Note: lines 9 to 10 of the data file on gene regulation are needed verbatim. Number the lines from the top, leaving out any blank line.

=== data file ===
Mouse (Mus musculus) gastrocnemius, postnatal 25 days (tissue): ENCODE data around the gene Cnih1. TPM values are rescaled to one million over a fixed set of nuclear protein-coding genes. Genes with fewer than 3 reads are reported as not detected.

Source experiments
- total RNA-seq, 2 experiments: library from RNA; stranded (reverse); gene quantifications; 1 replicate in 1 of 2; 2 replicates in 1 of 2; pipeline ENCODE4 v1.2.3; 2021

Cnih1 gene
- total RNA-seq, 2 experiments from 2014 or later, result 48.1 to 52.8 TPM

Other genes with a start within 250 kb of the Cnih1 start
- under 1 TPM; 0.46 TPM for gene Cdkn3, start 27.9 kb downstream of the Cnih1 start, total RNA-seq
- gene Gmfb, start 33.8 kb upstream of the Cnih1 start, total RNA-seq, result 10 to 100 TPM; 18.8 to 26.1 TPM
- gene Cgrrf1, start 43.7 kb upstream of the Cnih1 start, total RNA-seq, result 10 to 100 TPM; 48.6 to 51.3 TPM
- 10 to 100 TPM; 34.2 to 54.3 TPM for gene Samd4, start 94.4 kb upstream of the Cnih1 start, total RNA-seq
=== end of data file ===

- gene Cgrrf1, start 43.7 kb upstream of the Cnih1 start, total RNA-seq, result 10 to 100 TPM; 48.6 to 51.3 TPM
- 10 to 100 TPM; 34.2 to 54.3 TPM for gene Samd4, start 94.4 kb upstream of the Cnih1 start, total RNA-seq